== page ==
Knoxville in Knox County, Tennessee — The American South (East South Central)
(Knoxville 1901-1979 Paris)
Watercolor on Paper, 15.5 x 22.4 inches, Knoxville Museum of Art
2014 purchase with funds provided by the KMA Collectors Circle
Internationally acclaimed modern artist Beauford Delaney was born in 1901 in a small wooden house on Knoxville’s East Vine Street. His father was a Methodist preacher and ran a barber shop to make ends meet. Beauford always loved to draw, even in school, and one of his early works was a portrait of his Austin High School principal, Charles Cansler.
As a teenager, he found work as a sign painter and impressed Lloyd Branson, Knoxville’s most successful artist at the time. Branson offered to give him lessons in painting in return for mixing paints and helping out in the Gay Street studio. Working for Branson and painter Hugh Tyler (uncle of the write James Agee) helped pay Beauford’s way to Boston, where he studied art from 1923-1929.
Settling in New York by 1929, Delaney became known for colorful street scenes of Greenwich Village and portraits of several major figures, including W.E.B DuBois, Duke Ellington, Louis Armstrong,
In 1953, Delaney moved to Paris and explored the Abstract Expressionism – especially the expressive power of color. As his friend James Baldwin wrote, it was “a metamorphosis into freedom.” Delaney’s exuberant oils with vibrant colors have earned him a reputation as one of America’s greatest modern painters.
Beauford Delaney died in Paris in 1979. A Paris-based group called Les Amis de Beauford Delaney attend to his gravesite and his legacy. The largest of most comprehensive public collection of Delaney’s work is housed at the Knoxville Museum of Art.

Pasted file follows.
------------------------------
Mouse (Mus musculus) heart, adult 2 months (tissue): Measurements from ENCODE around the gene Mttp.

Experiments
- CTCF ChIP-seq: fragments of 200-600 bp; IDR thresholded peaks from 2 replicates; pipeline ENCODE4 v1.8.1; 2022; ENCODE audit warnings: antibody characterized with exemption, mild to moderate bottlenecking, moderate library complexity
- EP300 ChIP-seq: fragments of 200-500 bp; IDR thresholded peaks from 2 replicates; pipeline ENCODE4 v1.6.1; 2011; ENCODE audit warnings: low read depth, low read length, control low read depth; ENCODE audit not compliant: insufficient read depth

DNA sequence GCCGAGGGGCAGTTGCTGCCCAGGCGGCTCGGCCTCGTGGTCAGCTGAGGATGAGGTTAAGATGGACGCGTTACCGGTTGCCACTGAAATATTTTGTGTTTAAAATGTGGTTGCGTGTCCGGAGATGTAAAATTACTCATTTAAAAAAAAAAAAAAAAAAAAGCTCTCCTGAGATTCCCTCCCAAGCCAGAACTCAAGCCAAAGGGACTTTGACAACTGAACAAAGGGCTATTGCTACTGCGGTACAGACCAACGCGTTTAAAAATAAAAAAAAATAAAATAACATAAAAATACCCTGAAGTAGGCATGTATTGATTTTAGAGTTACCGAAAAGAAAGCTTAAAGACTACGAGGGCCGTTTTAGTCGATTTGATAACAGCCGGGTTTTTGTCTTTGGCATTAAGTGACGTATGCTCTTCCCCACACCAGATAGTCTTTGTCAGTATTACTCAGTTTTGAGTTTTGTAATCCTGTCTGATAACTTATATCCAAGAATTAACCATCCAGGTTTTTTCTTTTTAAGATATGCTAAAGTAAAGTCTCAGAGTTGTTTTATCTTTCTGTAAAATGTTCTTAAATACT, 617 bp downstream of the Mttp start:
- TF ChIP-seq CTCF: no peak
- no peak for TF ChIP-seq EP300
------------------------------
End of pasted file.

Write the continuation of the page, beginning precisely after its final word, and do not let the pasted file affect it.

This painting is featured in the Knoxville Museum of Art’s permanent exhibition, Higher Ground: A Century of Visual Arts in East Tennessee.
Downtown Art Wraps are coordinated by the Knoxville History Project, and educational nonprofit with a mission to research and promote the history and culture of Knoxville. KHP’s educational articles and publications feature colorful characters, bizarre tales, interesting buildings, curious traditions, as well as seriously influential local events. Learn more at knoxvillehistoryproject.org.
Erected by Knoxville History Project.
Topics. This historical marker is listed in these topic lists: African Americans • Arts, Letters, Music. A significant historical year for this entry is 1945.
Location. 35° 58.631′ N, 83° 54.726′ W. Marker is in Knoxville, Tennessee, in Knox County. Marker is at the intersection of East Magnolia Avenue (U.S. 70) and Jessamine Street, on the left when traveling west on East Magnolia Avenue. Touch for map. Marker is at or near this postal address: 1200 E Magnolia Ave, Knoxville TN 37917, United States of America. Touch for directions.
Other nearby markers. At least 8 other markers are within walking distance of this marker. Magnolia Avenue History (here, next to this marker); Ruth Cobb Brice (about 600 feet away, measured in a direct line); a different marker also named Magnolia Avenue History (about 600 feet away); a different marker also named Ruth Cobb Brice (approx. 0.4 miles away); a different marker also named Magnolia Avenue History (approx. 0.4 miles away); Knoxville (approx. 0.4 miles away); St. Clair Cobb (approx. half a mile away); Beauford Delaney / Joseph Delaney (approx. half a mile away). Touch for a list and map of all markers in Knoxville.
Credits. This page was last revised on July 28, 2021. It was originally submitted on July 27, 2021, by Tom Bosse of Jefferson City, Tennessee. This page has been viewed 83 times since then and 3 times this year. Photos: 1, 2. submitted on July 27, 2021, by Tom Bosse of Jefferson City, Tennessee. • Devry Becker Jones was the editor who published this page.